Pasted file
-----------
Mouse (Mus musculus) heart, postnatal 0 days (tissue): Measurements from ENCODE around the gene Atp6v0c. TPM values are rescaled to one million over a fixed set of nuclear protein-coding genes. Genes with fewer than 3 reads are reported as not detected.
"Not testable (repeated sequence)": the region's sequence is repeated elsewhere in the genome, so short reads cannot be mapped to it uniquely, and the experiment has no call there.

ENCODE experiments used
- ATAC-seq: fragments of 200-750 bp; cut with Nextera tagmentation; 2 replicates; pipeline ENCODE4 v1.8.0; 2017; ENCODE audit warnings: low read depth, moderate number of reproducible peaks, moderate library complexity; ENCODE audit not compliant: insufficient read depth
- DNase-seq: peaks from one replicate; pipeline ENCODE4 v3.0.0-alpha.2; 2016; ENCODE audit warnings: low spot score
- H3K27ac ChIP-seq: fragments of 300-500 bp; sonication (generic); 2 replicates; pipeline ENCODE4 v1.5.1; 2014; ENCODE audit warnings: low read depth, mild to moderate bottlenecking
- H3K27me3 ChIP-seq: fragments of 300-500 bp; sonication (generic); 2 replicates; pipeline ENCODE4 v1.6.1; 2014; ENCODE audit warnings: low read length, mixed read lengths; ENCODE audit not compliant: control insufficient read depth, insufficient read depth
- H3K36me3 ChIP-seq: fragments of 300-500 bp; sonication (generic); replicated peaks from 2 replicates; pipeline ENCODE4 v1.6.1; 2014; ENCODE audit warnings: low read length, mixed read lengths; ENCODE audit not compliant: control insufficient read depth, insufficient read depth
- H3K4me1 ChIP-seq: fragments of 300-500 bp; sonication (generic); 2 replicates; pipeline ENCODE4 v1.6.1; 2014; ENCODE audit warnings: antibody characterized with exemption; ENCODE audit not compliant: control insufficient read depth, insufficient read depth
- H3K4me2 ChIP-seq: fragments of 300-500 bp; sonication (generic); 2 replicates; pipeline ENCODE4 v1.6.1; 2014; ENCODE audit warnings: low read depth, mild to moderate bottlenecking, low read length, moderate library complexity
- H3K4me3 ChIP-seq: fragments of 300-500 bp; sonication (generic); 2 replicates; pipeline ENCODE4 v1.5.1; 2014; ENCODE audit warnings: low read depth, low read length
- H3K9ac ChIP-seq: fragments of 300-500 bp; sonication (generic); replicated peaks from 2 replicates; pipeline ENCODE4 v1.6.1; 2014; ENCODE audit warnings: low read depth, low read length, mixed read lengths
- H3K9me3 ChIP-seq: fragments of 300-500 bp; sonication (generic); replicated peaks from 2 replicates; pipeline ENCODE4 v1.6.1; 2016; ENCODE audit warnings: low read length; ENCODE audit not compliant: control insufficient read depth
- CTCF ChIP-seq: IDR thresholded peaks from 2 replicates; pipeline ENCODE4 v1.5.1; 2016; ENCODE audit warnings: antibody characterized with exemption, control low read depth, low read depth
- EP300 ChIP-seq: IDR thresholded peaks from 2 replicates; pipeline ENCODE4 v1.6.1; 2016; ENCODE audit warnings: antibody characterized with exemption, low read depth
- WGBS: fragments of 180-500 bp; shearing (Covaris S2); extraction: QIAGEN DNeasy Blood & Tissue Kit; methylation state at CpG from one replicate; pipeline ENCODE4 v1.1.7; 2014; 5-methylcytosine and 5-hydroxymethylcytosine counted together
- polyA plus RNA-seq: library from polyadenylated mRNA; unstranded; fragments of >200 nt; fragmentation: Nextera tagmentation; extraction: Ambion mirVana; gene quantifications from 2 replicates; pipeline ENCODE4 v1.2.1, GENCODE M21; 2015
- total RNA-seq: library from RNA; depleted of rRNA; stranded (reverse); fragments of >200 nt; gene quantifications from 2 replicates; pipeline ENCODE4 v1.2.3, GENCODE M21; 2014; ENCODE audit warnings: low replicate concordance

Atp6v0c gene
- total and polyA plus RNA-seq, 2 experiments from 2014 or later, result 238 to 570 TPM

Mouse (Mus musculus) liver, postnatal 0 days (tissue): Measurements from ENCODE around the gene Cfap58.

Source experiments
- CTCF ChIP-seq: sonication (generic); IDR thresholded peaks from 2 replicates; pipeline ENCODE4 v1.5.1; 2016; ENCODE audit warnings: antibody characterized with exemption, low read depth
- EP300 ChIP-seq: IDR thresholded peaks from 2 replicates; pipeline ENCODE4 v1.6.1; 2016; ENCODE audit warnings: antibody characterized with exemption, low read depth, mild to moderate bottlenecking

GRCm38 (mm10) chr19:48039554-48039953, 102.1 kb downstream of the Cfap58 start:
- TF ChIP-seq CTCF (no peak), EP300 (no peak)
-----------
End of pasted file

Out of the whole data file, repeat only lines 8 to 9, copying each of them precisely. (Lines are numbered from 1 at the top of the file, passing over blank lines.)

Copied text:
- H3K36me3 ChIP-seq: fragments of 300-500 bp; sonication (generic); replicated peaks from 2 replicates; pipeline ENCODE4 v1.6.1; 2014; ENCODE audit warnings: low read length, mixed read lengths; ENCODE audit not compliant: control insufficient read depth, insufficient read depth
- H3K4me1 ChIP-seq: fragments of 300-500 bp; sonication (generic); 2 replicates; pipeline ENCODE4 v1.6.1; 2014; ENCODE audit warnings: antibody characterized with exemption; ENCODE audit not compliant: control insufficient read depth, insufficient read depth